EPA had previously proposed designating PFOA and PFOS and their salts and structural isomers as hazardous substances under CERLA. The present notice requested feedback as to whether the agency should initiate action designating an additional seven PFAS and their salts and structural isomers or a subset thereof as CERCLA hazardous substances as well. The seven PFAS being considered for designation are:

  • Perfluorobutanesulfonic acid (PFBS), CASRN 375–73–5
  • Perfluorohexanesulfonic acid (PFHxS), CASRN 355–46–4
  • Perfluorononanoic acid (PFNA), CASRN 375–95–1
  • Hexafluoropropylene oxide dimer acid (HFPO–DA), CASRN 13252–13–6
  • Perfluorobutanoic acid (PFBA) CASRN 375–22–4
  • Perfluorohexanoic acid (PFHxA) CASRN 307–24–4
  • Perfluorodecanoic acid (PFDA) CASRN 335–76–2

EPA asked interested parties to submit information on whether any of these compounds may present substantial danger to public health or welfare or the environment. Such information could include data on mobility, persistence, and prevalence.

Request for Public Input Regarding Potential Future Hazardous Substance Designation of Precursors to PFOA, PFOS, and PFAS

The Agency is also considering initiating action that would designate certain PFAS precursors as hazardous substances under CERCLA. To make this determination, EPA requested information to help the Agency identify compounds that degrade to these PFAS through environmental processes such as biodegradation and hydrolysis.

Request for Public Input Regarding Potential Designation, or Designations, of Categories of PFAS as Hazardous Substances

Additionally, EPA is considering initiating action that would designate groups or categories of PFAS as CERCLA hazardous substances. These groups or categories would be based on characteristics that determine risk to human health and the environment, such as chemical structure, physical and chemical properties, mode of toxicological action, and precursors or degradants. To inform its decision-making, the Agency solicited the following information:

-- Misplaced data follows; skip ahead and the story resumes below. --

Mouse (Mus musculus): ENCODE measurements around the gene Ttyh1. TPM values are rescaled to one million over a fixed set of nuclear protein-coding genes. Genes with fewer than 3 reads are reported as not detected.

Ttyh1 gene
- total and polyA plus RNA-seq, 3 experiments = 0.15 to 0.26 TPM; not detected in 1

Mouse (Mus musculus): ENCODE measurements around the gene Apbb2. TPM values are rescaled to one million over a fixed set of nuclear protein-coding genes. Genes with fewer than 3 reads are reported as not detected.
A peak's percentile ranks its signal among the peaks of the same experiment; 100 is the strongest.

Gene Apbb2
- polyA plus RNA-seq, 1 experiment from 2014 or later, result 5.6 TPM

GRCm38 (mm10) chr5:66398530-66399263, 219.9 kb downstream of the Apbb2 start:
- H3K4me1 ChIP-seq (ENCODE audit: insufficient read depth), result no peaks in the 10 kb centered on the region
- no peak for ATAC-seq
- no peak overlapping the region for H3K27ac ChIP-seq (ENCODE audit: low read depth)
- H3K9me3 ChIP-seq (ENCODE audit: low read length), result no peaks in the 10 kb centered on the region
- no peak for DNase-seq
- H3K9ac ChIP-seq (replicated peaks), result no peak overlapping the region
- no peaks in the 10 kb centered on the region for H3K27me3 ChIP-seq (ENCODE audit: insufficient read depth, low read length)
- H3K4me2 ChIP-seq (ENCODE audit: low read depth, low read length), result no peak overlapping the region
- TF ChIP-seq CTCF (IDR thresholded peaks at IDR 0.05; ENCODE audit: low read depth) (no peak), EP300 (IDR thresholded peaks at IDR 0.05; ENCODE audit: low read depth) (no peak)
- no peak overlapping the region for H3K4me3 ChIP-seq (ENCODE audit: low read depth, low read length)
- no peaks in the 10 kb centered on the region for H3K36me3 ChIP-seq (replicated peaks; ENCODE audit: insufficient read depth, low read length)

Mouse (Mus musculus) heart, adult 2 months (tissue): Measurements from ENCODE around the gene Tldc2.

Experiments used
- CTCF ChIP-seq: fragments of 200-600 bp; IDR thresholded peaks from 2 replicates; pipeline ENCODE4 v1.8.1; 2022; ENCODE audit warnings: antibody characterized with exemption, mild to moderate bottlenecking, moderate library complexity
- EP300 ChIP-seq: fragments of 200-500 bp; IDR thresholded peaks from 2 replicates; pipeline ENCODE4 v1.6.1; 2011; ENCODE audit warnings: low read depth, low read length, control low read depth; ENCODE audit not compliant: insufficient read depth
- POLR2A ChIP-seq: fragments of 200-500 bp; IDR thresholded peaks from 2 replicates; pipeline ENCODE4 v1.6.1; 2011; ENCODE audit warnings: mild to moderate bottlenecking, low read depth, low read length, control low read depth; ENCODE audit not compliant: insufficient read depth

• Published scientific literature that can inform whether categories of PFAS could or could not be designated as hazardous substances. This could include findings on the similarities or differences of a specific characteristic among PFAS. Also useful would be data on the relationship between different characteristics, such as the relationship between chemical structure and specific chemical, physical, or toxicological properties.
  • Other information that could inform EPA’s determination of whether to designate one or more categories of PFAS as hazardous substances.
  • Information that would contribute to economic analysis of the potential costs and benefits, including impacts on small entities, associated with a potential rulemaking designating categories of PFAS as hazardous substances. (Although CERCLA section 102(a) precludes EPA from taking cost into account in the designation of a hazardous substance, the Agency is requesting this information to help the Agency understand the potential costs and benefits associated with any potential future regulatory action.)

The deadline for submitting comments was extended from June 12 to August 11, 2023, during which period over 600 comments were submitted. The comments can be reviewed here.

EPA Releases Draft IRIS Assessment of PFHxS and Related Salts

On July 24, 2023, EPA released a draft IRIS Toxicological Review of Perfluorohexanesulfonic Acid (PFHxS) and Related Salts.  Comments on the draft assessment will be accepted through September 22, 2023.

The IRIS assessment found that, given sufficient exposure conditions, PFHxS is likely to cause thyroid and developmental immune effects in humans.  Other evidence suggests but is insufficient to infer that PFHxS exposure might cause teratological, hepatic, neurodevelopmental, and cardiometabolic effects in humans.  EPA concluded that there is inadequate information to assess whether PFHxS exposure can result in hematopoietic, reproductive, renal, and carcinogenic effects.